The Arab Spring reversed

Tunisian protesters fear that a new law will whitewash corrupt businessmen and officials, but they are finding that the new regime is becoming as intolerant of dissent as its predecessor
King Arthur: Legendary figure was real and lived most of his life in Strathclyde, academic claims

Academic claims King Arthur was real - and reveals where he lived

Dr Andrew Breeze says the legendary figure did exist – but was a general, not a king
Earth has 'lost more than half its trees' since humans first started cutting them down

Axe-wielding Man fells half the world’s trees – leaving us just 422 each

However, the number of trees may be eight times higher than previously thought
Theme parks continue to draw in thrill-seekers despite the risks - so why are we so addicted?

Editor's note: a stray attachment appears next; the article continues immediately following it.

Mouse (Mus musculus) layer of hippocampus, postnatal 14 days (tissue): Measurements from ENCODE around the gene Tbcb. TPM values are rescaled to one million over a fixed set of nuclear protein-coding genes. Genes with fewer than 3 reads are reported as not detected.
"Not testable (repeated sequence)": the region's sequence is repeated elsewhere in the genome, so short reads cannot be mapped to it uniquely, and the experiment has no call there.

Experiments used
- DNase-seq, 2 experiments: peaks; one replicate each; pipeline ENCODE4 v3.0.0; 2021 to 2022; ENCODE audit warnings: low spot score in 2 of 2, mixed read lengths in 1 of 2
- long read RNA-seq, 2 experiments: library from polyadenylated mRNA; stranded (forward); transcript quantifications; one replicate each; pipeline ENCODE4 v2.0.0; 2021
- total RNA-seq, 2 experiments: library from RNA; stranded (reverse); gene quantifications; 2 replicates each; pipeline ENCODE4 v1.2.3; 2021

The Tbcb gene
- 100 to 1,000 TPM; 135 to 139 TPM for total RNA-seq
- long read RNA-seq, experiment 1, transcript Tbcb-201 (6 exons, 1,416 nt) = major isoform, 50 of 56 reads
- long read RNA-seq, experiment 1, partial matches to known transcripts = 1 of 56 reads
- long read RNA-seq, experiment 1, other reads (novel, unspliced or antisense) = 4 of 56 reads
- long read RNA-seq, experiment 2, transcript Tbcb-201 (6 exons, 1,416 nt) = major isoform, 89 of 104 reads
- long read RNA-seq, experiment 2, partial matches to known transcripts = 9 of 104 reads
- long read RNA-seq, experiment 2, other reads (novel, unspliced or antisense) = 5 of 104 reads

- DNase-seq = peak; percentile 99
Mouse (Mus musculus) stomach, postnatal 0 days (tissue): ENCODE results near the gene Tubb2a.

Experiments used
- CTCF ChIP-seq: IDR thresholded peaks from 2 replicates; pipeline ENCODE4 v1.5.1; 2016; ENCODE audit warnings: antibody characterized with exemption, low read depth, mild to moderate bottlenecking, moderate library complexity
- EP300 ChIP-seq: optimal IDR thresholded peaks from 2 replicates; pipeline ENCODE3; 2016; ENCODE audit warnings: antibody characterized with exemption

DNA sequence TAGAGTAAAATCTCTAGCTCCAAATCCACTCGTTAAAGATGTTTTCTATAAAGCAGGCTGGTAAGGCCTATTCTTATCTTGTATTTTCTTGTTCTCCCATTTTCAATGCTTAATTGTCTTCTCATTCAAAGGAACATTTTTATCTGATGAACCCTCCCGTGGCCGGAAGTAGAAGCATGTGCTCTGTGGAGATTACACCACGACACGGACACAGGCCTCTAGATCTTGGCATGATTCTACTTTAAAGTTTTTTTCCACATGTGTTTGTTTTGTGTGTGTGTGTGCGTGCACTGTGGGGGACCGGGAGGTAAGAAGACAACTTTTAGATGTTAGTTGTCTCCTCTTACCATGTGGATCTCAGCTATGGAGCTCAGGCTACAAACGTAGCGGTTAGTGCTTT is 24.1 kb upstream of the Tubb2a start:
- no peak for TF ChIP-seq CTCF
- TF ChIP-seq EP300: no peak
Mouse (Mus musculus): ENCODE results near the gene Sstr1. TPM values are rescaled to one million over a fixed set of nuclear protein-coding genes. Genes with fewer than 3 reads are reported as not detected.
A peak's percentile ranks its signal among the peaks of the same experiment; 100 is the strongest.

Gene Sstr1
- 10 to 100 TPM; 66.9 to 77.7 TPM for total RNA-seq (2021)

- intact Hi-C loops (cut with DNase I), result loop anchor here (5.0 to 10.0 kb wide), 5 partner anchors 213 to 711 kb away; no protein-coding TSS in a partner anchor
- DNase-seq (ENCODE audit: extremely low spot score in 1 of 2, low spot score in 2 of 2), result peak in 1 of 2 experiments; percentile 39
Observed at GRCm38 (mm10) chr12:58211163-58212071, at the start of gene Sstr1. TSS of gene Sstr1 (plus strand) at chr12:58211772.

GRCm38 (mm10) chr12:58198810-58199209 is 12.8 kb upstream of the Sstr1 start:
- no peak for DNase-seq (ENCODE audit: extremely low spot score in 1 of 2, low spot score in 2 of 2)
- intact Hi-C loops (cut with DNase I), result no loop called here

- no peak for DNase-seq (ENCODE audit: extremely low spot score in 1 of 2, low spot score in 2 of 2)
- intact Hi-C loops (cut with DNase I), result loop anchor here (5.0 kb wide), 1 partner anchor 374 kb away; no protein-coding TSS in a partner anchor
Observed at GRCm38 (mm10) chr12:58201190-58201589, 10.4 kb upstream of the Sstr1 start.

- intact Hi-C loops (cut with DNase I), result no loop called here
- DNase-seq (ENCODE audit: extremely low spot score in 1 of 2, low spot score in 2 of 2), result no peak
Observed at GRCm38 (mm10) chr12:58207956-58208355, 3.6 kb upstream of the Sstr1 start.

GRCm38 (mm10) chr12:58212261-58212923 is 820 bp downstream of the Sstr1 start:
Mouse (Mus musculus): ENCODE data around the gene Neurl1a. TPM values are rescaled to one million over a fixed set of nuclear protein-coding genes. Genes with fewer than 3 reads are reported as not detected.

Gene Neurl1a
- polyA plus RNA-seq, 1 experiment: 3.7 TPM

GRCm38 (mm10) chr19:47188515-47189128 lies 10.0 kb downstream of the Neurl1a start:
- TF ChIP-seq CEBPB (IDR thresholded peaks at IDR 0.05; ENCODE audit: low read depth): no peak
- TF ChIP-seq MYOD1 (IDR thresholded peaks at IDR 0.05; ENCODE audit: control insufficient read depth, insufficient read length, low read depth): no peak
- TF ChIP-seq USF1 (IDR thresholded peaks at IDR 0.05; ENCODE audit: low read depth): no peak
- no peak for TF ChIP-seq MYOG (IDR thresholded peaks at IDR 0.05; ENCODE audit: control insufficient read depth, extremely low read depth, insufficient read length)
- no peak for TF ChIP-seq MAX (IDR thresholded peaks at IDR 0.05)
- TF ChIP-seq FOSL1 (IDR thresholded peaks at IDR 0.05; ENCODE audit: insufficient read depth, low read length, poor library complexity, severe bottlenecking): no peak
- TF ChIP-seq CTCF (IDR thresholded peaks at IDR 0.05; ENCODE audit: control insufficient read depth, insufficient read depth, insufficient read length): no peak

Why are we addicted to theme parks?

Now that Banksy has unveiled his own dystopian version, Christopher Beanland considers the ups and downs of our endless quest for amusement
Tourism in Iran: The country will soon be opening up again after years of isolation

Iran is opening up again to tourists

After years of isolation, Iran is reopening its embassies abroad. Soon, there'll be the chance for the adventurous to holiday there
10 best PS4 games

10 best PS4 games

Can’t wait for the new round of blockbusters due out this autumn? We played through last year’s offering
Transfer window: Ten things we learnt

Ten things we learnt from the transfer window

Record-breaking spending shows FFP restraint no longer applies